Who Says Arizona Counties Cannot Tabulate Ballots By Hand?


It was announced last week that some members of the Pinal County’s Board of Supervisors are interested in finding out if it would be practical to manually count ballots for next year’s election cycle instead of using machine tabulators.

Yet they were quickly chastised by critics for pursuing something purportedly illegal. Those critics argue that Arizona law requires counties to electronically tabulate ballots.

Both the Arizona Attorney General’s Office and the Arizona Secretary of State’s Office have already expressed concern “about the legality” of Pinal County’s interest in manual tabulation, sometimes referred to a hand tabulation.

Yet neither office referenced a specific statute to support any concern.

Proponents of manual tabulation argue that if ballots must be tabulated by machine, then there would be no need for several of the more than 120 Arizona Revised Statutes under Title 16, Chapter 4 that deal with the conduct of elections. Among those statutes are ones which apply only “when,” “if,” or “whether” ballots are going to be counted electronically.

One such law is ARS 16-663(B). It states that when a court orders a recount of votes initially tabulated on electronic voting equipment, then ARS 16-664 defines the recount process.

“If Arizona law did not allow for a county to manually tabulate then there would be no need for ARS 16-663(B) to alert us to 16-664,” an attorney told Arizona Daily Independent. “Nor for several other statutes to contain permissive language in regard to using or not using machines to tabulate ballots.”

Some of those other statutes include ARS 16-602(A) which applies to any “election in which the votes are cast on an electronic voting machine or tabulator…” And ARS 16-448, which reads that “whenever ballots are to be counted by electronic data processing equipment…”

There is also ARS 16-443 which reads that at all “state, county, city or town elections…ballots or votes may be cast, recorded and counted by voting or marking devices and vote tabulating devices as provided in this article.” Along

with ARS 16-444(B) that reads any “provision of law that conflicts with this article does not apply to the elections in which electronic tabulating devices are used.”

“Next time someone makes a statement that manually tabulating ballots is illegal in Arizona, it is important to demand that the person point to any state law backing up their allegation,” the attorney said. “People should not be allowed to shut down legitimate government discussions by throwing out unsubstantiated accusations.”

Pinal County is not the only public body that has expressed an interest in looking at whether manually counting ballots is feasible.

Last year Cochise County began plans for a May 16 election to approve a one-half cent sales tax for up to 25 years to fund a new jail complex. With just one “yes or no” race on the ballot, two of the county’s supervisors questioned whether it was an optimal opportunity to try manual tabulation.

In the end the idea was not pursued, but there was nothing put forth to show elections officials were barred from including manual tabulation in their election administration plan had they wanted to go that route.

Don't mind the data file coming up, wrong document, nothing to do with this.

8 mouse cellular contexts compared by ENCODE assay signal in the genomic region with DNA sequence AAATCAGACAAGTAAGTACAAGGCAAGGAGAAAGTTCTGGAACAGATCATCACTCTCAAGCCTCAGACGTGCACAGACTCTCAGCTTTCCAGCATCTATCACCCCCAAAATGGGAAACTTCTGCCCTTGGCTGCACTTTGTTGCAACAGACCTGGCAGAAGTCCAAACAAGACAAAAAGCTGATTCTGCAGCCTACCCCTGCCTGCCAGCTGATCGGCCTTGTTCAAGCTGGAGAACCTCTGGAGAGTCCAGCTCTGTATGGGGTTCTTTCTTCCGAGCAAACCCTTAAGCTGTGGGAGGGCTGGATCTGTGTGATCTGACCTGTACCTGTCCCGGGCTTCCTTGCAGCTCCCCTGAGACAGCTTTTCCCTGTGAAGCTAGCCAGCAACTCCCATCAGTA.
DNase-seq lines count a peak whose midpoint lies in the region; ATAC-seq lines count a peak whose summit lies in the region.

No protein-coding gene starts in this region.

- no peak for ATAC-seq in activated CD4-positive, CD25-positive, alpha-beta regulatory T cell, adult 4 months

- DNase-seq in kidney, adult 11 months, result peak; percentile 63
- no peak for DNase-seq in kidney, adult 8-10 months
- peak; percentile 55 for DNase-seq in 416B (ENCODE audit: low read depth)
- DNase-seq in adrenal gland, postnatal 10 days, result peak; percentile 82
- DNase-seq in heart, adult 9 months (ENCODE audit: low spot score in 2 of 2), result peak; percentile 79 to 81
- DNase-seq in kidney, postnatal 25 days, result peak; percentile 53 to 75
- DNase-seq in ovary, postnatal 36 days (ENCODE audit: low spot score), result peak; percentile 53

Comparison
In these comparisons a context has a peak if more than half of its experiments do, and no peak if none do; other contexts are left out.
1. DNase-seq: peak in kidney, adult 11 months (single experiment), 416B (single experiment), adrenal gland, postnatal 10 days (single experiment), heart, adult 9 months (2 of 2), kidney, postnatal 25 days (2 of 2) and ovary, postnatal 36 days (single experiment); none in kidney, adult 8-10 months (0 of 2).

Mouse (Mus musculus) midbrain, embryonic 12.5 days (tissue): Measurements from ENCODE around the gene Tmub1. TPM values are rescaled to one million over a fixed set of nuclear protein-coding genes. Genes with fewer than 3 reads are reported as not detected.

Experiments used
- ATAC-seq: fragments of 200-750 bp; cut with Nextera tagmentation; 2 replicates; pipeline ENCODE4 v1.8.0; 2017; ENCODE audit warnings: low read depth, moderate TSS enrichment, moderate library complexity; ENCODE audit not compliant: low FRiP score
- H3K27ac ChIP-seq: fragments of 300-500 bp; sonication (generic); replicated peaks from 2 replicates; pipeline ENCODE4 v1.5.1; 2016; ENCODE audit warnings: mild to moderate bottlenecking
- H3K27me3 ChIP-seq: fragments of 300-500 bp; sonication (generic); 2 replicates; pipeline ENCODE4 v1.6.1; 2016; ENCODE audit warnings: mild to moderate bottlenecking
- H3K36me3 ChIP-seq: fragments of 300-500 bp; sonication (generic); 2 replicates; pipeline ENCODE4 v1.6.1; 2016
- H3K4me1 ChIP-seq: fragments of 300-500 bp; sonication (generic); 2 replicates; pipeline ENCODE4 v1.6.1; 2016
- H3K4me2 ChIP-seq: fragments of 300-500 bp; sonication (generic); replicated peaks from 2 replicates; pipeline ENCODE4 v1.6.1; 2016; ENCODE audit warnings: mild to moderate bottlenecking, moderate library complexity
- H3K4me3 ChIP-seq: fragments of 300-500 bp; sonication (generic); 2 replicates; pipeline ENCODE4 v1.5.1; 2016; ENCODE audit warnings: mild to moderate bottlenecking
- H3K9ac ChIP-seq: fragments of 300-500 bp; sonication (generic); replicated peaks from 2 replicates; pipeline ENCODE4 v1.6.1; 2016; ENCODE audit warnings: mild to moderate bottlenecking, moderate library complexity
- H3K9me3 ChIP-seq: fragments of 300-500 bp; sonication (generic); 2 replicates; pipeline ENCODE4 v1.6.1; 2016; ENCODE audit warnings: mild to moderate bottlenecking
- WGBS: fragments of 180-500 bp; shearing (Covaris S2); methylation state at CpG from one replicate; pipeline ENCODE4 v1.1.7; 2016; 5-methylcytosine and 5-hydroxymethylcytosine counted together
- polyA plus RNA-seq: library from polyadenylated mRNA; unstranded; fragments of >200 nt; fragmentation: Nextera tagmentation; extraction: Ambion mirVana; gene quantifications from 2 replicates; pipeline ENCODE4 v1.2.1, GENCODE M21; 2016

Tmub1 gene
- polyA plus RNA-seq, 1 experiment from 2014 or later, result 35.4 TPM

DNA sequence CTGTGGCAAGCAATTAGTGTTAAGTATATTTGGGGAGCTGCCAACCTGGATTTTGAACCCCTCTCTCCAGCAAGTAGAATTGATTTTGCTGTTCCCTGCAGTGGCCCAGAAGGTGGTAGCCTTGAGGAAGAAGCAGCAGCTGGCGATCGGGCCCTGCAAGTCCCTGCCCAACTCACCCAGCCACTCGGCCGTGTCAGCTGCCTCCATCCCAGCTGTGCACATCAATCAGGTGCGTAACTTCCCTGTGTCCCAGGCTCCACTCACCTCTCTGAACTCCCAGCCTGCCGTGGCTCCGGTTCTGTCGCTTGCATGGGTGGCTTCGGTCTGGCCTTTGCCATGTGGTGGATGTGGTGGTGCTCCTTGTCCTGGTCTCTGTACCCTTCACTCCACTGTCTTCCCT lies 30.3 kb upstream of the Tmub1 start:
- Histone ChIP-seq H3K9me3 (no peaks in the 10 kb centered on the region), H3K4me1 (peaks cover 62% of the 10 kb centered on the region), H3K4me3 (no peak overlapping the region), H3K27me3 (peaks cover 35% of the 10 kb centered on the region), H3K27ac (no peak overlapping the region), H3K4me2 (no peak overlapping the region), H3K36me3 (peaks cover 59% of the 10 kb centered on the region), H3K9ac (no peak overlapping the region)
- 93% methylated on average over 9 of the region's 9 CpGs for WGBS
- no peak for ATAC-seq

Some opponents of manual ballot counting point to an opinion recently released by Attorney General Kris Mayes, who overturned an opinion provided last year by then-Attorney General Mark Brnovich.

The opinion dealt with the specific question of whether a county board of supervisors may order a 100 percent hand count “audit” of the county’s electronically tabulated election results. The hand count audit required in ARS starts out with a very small percentage of votes being audited.

Mayes’ opinion is that a full hand count audit “is only expected to occur if there are discrepancies with the electronic tabulation—not as a matter of course.” She added that in her opinion parts of ARS 16-602 do “not permit an initial full hand count of all ballots,” leaving off the word audit.

Yet if 16-602 does not apply specifically to conducting post-tabulation hand count audits, then every other statute within Title 16 that refers to auditing machine tabulation results would be unnecessary, according to manual tabulation advocates.

The manual tabulation interest expressed in Cochise County and Pinal County is timely, as counties need to begin planning for their 2024 elections in the next few months.

Even those who support machine tabulation over hand counting note the importance of ensuring the issue be debated on facts, not misrepresentations.

The Brennan Center For Justice railed against Cochise County’s supervisors last year for seizing on purported “concerns” with electronic voting systems, even though the supervisors admitted there was no evidence the county’s machines had been manipulated or tampered with.

The group also pointed out that the more races on a ballot means the more time –and workers – needed to complete tabulation, pushing the release of final results from days to weeks after election day. The Brennan Center also warned of the specter of bad actors who could intentionally miscount votes to create delays or chaos.

But the group did not attack the legality behind what Cochise County was considering. It will likely be an issue the Arizona Supreme Court could have to address in the coming months if state lawmakers do not clarify the issue soon.

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